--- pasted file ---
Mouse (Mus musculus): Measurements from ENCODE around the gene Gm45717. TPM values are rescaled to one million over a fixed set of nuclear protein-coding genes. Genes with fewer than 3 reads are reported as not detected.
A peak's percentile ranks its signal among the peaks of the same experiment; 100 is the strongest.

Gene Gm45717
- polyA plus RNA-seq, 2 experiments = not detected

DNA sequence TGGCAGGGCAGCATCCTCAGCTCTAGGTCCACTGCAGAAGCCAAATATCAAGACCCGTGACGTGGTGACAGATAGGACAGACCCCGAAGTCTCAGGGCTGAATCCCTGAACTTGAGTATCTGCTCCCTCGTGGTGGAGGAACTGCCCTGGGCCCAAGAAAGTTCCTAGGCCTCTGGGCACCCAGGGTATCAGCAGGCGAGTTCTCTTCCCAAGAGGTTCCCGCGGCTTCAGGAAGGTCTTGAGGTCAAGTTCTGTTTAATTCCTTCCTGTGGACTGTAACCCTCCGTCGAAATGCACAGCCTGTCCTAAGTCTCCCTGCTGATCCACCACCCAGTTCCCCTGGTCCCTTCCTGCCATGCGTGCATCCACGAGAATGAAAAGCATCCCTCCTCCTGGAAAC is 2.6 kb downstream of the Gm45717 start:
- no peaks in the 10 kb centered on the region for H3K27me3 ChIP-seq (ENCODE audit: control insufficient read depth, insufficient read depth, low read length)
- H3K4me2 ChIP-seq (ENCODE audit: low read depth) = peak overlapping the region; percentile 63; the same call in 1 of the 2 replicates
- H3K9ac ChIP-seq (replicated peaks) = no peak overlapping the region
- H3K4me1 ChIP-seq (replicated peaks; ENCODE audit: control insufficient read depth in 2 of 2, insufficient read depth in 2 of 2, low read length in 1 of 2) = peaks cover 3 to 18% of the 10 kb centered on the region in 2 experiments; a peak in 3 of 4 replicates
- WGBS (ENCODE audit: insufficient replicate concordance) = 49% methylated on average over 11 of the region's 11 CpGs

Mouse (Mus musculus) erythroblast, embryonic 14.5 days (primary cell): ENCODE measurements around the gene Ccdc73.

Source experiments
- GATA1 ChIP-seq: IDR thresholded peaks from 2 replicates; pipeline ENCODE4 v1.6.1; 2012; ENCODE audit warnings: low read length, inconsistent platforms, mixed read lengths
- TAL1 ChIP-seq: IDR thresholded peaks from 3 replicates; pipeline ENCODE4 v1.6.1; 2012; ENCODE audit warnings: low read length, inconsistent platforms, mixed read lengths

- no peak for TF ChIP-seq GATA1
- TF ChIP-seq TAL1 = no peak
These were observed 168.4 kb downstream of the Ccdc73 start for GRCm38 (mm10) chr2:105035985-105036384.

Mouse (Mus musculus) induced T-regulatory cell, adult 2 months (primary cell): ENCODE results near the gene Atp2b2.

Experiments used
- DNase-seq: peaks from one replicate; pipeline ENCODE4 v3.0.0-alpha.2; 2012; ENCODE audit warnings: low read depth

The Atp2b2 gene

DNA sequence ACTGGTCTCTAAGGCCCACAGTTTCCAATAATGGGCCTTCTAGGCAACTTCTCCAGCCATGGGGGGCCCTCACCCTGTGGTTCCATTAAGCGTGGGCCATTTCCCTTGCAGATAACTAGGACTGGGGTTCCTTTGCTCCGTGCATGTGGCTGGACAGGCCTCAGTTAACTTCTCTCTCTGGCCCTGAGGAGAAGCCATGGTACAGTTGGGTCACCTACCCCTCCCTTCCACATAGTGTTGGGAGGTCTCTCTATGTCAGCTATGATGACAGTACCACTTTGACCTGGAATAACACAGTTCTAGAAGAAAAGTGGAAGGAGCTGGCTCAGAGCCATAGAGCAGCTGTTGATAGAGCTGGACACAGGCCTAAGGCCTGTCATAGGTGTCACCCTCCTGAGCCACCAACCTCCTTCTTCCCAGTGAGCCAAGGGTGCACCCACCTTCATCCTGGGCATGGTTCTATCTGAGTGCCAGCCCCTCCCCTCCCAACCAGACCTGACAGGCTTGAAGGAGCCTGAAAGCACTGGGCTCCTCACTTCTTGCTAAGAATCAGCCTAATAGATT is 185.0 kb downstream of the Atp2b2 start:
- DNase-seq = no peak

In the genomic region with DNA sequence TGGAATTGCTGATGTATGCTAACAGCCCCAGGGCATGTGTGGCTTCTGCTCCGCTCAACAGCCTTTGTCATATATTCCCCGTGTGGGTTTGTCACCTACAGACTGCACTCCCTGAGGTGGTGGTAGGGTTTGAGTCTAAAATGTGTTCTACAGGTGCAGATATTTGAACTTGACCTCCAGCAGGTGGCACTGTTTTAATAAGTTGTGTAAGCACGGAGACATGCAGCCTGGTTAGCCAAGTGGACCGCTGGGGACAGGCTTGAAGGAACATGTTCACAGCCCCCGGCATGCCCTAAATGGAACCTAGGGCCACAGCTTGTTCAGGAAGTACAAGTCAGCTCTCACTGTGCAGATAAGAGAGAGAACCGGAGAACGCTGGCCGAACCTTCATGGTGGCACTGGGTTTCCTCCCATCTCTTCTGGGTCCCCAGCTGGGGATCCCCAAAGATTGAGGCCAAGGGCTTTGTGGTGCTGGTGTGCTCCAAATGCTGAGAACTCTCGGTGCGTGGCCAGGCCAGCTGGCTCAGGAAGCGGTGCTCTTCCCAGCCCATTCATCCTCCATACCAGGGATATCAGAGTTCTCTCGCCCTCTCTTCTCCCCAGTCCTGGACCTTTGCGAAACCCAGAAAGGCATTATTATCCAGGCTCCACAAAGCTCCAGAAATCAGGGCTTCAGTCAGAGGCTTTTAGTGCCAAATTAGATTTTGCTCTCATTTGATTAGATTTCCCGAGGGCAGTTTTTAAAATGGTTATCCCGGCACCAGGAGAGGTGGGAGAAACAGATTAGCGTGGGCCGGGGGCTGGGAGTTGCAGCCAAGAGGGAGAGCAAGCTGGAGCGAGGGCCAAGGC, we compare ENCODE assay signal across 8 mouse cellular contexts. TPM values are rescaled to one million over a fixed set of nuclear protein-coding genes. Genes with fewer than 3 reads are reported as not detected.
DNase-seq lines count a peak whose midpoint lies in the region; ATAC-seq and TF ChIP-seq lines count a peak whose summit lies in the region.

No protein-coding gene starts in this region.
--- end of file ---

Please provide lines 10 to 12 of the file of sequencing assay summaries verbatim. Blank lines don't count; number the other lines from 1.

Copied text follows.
- WGBS (ENCODE audit: insufficient replicate concordance) = 49% methylated on average over 11 of the region's 11 CpGs

Mouse (Mus musculus) erythroblast, embryonic 14.5 days (primary cell): ENCODE measurements around the gene Ccdc73.

Source experiments